Touch me. I’m starving.
The moment the light burned through the window of her backseat, I came.
At first, I thought it was Jesus Christ or an oncoming SUV piloted by a deranged ex-lover, but the raps against the glass put two and two together — the light was burning from a hefty metallic flashlight wielded by a police officer motioning to me to get the fuck out of the vehicle.
The gal sitting on top of me jumped off with a shriek, reaching for her clothes to cover up her breasts and her ass and her waist.
I reached for the door.
The door was locked.
I was forced to climb over the center counsel, which driven by an almost overwhelming sense of fear I hurtled like Aries Merritt in the London Olympics.
I fell out of the driver’s seat into a frightfully cold Southern Indiana winter with not a single parchment of coverage on me save for the condom, now filled with cum, drooping from my flaccid dick like a tattered battle-worn flag.
I asked the officer what the problem was. To which he responded that I shouldn’t be fucking in a church parking lot.
He let me off with a verbal warning. I climbed back in the car and jetted out of there like a fallen angel.
Sometimes, I find myself wondering how strange the event would be if it were to happen today.
In addition to a condom, my date and I would have been wearing face masks and when I exited the vehicle, the cop would have stood six-feet apart from me not because I was stark naked but because of the Coronavirus.
Life for me and for most people is much stranger now. I imagine surgical mask sales have exceeded condom sales by 1,000-fold as humankind has become more concerned about catching a cough than the clap.
For obvious reasons. The clap, while certainly problematic, can’t kill you. The Coronavirus, on the other hand, might not take you out but it could very easily be the end of Great Grandma Susie and while you might only see her once every couple of years, you never want to become known as the family member who caught the Coronavirus from your Hinge date and brought it home to Great Grandma Susie’s 90th and were, ultimately, a domino in a much larger sea of dominoes that lead to her not making it to ninety-one.
None of us need that blood on our hands.
And, if you find yourself appalled by my gutter humor, please know that it is a desperate attempt at making these times a little less grim and ultimately lead to the point in the article where I discuss something called Touch Starvation.
A millennial-birthed disease that holds more water than you would at first-glance believe and is ultimately one of the many repercussions of mass-quarantining and social distancing a species that’s very physical.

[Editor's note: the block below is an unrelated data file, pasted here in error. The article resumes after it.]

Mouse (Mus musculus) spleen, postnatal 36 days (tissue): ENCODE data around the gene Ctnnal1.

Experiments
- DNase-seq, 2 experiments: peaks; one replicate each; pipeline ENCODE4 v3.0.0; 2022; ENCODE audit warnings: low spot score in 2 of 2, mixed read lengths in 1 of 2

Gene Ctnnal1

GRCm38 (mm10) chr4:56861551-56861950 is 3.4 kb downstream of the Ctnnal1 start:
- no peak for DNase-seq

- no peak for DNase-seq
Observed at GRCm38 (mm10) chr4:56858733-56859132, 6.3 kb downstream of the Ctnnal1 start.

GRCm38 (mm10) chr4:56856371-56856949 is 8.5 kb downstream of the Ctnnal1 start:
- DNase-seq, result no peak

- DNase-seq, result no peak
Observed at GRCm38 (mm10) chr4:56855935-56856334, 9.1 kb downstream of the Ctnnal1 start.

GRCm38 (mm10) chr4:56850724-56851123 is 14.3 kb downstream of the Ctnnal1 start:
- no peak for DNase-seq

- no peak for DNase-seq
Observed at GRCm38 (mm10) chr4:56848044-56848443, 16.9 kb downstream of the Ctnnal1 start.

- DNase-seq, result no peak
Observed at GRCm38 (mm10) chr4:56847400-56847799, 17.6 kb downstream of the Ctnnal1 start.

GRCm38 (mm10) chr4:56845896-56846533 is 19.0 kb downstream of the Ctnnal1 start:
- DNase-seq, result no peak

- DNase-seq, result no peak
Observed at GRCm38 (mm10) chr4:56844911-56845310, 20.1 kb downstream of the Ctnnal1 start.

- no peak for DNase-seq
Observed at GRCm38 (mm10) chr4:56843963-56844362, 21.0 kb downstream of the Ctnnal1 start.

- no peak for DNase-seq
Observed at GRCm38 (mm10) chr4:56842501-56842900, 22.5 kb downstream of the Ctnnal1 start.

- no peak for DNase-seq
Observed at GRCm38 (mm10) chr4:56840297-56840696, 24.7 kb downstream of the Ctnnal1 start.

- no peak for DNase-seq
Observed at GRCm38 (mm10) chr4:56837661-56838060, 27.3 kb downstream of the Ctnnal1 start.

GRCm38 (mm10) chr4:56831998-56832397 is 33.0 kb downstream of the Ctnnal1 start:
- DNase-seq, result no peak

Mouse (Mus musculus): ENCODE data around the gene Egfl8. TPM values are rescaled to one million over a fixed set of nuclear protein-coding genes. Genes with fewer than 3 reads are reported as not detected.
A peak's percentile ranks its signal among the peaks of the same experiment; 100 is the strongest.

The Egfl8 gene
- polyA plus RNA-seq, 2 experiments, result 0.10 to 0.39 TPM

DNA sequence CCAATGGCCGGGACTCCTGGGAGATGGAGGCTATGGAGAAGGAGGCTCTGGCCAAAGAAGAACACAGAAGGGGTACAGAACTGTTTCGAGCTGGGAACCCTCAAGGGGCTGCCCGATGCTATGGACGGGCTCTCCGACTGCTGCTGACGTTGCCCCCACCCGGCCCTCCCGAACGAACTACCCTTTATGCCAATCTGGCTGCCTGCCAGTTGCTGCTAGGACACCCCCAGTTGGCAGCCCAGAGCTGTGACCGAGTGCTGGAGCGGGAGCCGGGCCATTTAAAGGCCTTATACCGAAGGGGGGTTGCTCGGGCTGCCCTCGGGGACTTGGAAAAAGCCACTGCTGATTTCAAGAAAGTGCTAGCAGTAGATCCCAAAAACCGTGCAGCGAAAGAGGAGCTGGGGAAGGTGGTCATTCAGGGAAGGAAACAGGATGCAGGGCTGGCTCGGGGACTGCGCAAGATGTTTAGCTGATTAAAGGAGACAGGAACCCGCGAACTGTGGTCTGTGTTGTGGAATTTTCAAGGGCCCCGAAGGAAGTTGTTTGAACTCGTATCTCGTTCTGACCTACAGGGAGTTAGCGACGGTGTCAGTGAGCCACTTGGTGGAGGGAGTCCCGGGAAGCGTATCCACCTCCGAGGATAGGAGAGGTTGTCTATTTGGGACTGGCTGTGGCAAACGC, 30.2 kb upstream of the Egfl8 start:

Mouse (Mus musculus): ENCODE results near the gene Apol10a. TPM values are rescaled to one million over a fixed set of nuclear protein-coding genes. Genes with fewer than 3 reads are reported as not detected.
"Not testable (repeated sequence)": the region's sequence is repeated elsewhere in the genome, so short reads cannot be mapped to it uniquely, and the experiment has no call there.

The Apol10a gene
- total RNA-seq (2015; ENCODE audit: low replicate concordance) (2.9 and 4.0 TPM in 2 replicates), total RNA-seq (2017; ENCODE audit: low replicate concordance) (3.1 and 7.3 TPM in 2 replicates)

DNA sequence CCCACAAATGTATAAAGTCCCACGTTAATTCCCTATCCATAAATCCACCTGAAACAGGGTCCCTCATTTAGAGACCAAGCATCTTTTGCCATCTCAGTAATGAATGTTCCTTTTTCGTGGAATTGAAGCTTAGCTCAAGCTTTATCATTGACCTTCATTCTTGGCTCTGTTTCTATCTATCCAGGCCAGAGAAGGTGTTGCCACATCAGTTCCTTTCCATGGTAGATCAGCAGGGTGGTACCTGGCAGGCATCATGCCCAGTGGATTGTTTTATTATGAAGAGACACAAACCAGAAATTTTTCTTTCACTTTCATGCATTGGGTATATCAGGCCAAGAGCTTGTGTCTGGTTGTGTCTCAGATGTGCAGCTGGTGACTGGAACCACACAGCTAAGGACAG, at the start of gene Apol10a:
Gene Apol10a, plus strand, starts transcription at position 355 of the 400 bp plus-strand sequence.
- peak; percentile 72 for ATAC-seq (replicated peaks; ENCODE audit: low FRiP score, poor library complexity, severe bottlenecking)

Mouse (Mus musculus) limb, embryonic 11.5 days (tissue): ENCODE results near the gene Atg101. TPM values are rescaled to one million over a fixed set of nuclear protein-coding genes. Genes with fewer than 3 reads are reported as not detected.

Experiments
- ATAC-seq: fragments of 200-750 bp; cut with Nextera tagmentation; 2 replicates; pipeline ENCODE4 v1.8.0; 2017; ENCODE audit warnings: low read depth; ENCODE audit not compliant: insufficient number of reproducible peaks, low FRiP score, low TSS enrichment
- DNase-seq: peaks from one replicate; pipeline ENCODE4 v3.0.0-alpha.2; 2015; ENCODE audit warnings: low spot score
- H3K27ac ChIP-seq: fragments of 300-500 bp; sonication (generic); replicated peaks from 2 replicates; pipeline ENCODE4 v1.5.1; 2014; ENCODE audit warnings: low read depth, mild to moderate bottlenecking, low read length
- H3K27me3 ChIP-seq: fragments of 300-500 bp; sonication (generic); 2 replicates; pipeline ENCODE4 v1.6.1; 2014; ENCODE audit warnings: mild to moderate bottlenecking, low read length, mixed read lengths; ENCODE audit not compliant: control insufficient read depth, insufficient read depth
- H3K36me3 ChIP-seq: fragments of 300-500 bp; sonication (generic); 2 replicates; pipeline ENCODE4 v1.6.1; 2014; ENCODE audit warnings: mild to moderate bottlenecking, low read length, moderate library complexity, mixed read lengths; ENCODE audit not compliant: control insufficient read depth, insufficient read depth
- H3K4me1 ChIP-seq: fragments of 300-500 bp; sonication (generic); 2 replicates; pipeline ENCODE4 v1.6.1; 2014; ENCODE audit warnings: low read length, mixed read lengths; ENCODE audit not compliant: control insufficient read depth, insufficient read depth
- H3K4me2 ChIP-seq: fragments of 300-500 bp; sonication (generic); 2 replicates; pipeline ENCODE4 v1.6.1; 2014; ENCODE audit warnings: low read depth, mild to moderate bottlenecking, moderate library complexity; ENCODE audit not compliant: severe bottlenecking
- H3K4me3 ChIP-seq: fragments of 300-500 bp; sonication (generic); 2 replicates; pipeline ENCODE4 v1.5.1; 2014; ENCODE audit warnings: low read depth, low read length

When I first heard about Touch Starvation it was difficult to take seriously.
A very good friend of mine named Jennifer said she paid a visit to a masseuse to get some physical touch.
(Not in a sketchy happy-ending kind way… like a legitimate massage.)
Apparently, she was going through a bit of a dry spell in her romantic life and was feeling exceptionally lonely and when she really thought about it, she couldn’t remember the last time someone had put their hands on her.
So, she paid someone to.
At the time, I didn’t get it.
But now, several months into quarantine and extraordinarily single, I get it.
I really fucking get it.
Surprisingly, I don’t find myself longing for sexual intimacy. But, instead, physical touch.
I miss burying my face in a woman’s chest. Pressing foreheads together. Snuggling. Nuzzling. Cuddling. Hand-holding. Leaning, up against one another.
For a long time, this was something my girlfriend and I would do — but you know how those things go, they either last forever or they don’t.
So, that ended, and hear I am feeling like a hopeless romantic because I’m looking at pretty strangers on the street thinking to myself…
I don’t want to kiss you nor lick you nor fuck you, I really just want you to hug me and not say a thing.
Apparently, there’s some science that backs up this sentiment. When people aren’t experiencing physical touch it can give way to anxiety and depression and stress.
I adopted a 12-week-old puppy a few weeks back. When I set a bowl of food down in front of her, she will bounce back and forth from the food bowl to me — dancing between snuggles and nourishment.
I’d say both myself and the rest of humanity is feeling much the same way — craving the touch of others like a bag of Cool Ranch Doritos.
But, I digress.
By Cole Schafer.
I run a weekly newsletter. It’s called Chasing Hemingway. It’s about writing and life and how the two exist so wonderfully together.
Originally published at https://coleschafer.com on August 9, 2020.